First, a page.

I really think that instead of blogging about things that you don't know much about, maybe reading can be a better idea? or just write about things you've read more than a couple of media articles on.

    October 7, 2010 at 6:54 am | Report abuse |
  2. shame on you CNN, you must say the truth

    CNN Why you hide the truth ,where is the next half of truth, (((Tal al-Mallouhi is working with CIA, working with Amirican embassy, working with AMY SIA CATHERINE DISTEFANO diplomatic employee in American embassy with diplomatic passport No. 6010440 in Cairo-Egypt, working with STACY ROSS STARBUCK diplomatic employee in American embassy Cairo-Egyp with diplomatic passport No. 6010067, plotting to assassination SAMER RABBOA the Syrian diplomatic in Cairo-Egypt)))
    she must hanged not just imprison
    the all story, the truth story with photo of diplomatic employee in American embassy in this site
    shame on you CNN to don't tel the truth in your News

    February 20, 2011 at 4:21 am | Report abuse |
  3. Dawn

    Thank you for defining 'irony' for everyone. People tend to misuse that word a lot, and I think you are a great example of the correct meaning.

    October 5, 2010 at 1:03 pm | Report abuse |
  4. the educated

    ** Educated

    October 5, 2010 at 1:08 pm | Report abuse |
  5. whatnext


    October 5, 2010 at 1:37 pm | Report abuse |
  6. John T

    We in the USA live in a milieu of human centered civil rights because we share a common set of positive values. In the Middle East, the values that people share are the opposite, and that most definitely includes the Palestinians. A call in a poem by an "innocent high school student" is a call to war, it is not what it appears on the surface. Note that the Palestinians have been expelled from Kuwait and other places, and that Egypt maintains a "Berlin Wall" between Gaza and its Palestinians and Egypt. The reason is that the Palestinians have become the human plague of the Middle East. They are thieves, killers and work for the overthrow of the nations they reside in. It was Palestinians who were the 5th column inside Kuwait that helped Saddam Hussein for instance.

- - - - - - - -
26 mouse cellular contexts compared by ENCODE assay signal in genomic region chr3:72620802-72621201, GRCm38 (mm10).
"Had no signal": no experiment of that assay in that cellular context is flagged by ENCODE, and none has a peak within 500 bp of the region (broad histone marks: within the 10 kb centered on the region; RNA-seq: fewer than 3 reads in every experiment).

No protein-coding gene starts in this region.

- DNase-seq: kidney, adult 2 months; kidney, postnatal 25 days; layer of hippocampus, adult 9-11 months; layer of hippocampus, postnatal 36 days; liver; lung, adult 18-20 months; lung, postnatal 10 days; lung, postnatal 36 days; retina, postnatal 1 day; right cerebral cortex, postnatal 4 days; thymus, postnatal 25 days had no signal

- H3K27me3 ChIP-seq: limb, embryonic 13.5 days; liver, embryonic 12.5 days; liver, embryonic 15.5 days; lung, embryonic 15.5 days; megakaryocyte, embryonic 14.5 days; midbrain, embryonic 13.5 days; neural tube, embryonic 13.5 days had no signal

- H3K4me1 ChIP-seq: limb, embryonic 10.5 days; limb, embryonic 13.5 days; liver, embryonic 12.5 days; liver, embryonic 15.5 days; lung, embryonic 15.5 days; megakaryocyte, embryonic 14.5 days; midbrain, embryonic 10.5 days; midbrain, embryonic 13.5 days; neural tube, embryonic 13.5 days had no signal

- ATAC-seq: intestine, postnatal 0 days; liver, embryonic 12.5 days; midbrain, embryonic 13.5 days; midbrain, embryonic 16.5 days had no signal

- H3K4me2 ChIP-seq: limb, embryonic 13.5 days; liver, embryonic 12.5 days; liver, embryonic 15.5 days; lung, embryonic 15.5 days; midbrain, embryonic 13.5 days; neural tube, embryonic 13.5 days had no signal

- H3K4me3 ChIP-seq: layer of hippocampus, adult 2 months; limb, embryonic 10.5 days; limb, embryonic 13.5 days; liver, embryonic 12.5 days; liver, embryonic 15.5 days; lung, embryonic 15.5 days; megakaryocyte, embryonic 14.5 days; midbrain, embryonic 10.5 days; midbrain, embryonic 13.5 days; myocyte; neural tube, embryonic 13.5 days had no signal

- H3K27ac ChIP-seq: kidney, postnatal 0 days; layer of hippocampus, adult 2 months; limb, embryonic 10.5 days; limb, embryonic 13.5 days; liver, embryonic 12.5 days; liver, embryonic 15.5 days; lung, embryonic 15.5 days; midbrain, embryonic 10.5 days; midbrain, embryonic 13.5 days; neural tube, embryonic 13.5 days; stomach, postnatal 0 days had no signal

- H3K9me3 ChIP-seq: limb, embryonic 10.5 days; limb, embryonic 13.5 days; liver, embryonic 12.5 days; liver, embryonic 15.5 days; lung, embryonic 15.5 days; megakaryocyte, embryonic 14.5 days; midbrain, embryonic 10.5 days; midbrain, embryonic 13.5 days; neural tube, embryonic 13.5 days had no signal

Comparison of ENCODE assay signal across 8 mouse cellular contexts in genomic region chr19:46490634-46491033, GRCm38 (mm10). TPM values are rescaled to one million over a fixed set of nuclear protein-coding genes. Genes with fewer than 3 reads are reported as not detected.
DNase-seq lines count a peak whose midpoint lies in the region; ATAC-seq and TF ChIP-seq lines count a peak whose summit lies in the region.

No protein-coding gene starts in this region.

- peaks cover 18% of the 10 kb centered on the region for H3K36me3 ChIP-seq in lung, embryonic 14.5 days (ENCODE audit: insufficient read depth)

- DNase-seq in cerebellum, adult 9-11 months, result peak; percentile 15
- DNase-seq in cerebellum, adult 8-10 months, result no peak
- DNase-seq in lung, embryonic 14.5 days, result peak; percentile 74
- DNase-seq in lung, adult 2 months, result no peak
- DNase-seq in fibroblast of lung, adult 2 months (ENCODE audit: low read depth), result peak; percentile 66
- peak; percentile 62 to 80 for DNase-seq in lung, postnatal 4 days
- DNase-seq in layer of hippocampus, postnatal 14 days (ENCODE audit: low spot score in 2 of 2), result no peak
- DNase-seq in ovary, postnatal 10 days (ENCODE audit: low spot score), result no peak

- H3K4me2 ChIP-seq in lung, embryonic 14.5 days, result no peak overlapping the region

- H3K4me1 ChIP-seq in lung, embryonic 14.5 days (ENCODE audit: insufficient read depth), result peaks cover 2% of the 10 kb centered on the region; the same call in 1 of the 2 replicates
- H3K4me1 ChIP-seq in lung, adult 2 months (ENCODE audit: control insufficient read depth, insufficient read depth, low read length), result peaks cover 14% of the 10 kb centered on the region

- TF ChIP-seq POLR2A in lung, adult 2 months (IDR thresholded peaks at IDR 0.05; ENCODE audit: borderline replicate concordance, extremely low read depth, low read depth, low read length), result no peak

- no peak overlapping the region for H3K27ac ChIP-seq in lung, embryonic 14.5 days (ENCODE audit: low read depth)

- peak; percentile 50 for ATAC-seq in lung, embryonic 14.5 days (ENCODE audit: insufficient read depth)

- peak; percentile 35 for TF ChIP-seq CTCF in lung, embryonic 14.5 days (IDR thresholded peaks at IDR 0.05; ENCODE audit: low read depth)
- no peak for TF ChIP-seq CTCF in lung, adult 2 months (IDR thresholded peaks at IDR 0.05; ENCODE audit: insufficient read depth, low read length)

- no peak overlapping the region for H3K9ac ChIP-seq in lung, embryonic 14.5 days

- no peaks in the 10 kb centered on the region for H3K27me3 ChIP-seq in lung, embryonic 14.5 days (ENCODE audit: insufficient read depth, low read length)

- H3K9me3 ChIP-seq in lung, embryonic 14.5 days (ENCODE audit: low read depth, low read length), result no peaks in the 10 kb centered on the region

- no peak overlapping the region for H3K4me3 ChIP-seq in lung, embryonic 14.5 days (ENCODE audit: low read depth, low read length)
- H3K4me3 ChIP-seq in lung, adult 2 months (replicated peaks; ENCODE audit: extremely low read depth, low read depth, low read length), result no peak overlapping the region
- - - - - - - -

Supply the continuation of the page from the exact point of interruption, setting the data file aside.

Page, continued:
October 5, 2010 at 1:51 pm | Report abuse |
  7. Guy Montag

    This is a perfect example of an idiot reading the headline, and skipping down to post a response with reading any of the article.

    Unless you're actually saying that you are in favor of fascist extremists. In which case, you make me sad.

    October 5, 2010 at 2:06 pm | Report abuse |
  8. Wzrd1

    John T, I've known a number of Palestinians, most are very nice people and want nothing more than to live a normal life like the rest of us. You DO know what a normal life is? You know, go to work, come home, eat, play with the kids, go to bed, sleep, rinse and repeat.
    A number are also NOT very nice, they took to the militant causes and cause trouble. That isn't the majority, but a substantial minority. That is an interesting thing, as MOST minorities that cause trouble are typically around 0.5% of a population, to get around 5% indicates other problems that push people to a cause that normally wouldn't be an option.
    I'll not go into the West Bank thing or other gordian knot problems there, but to characterize an entire ethnic group as gangsters is dangerously close to the behavior in Nazi Germany regarding Jews and Gypsies, both groups of which I've also have had as friends over the years.
    So, I'll continue judging people by their behavior in my observation and their overall actions, NOT as a racial, ethnic or religious group. Hence, I'll always have more loyal friends than you will.
    And I *DO* have personal experience in the region, I was deployed for nearly 5 years in the Persian Gulf region and dealt DAILY with Arabs, Iranians, Palestinians, Lebanese and Syrians to mention only a FEW ethnic/national groups.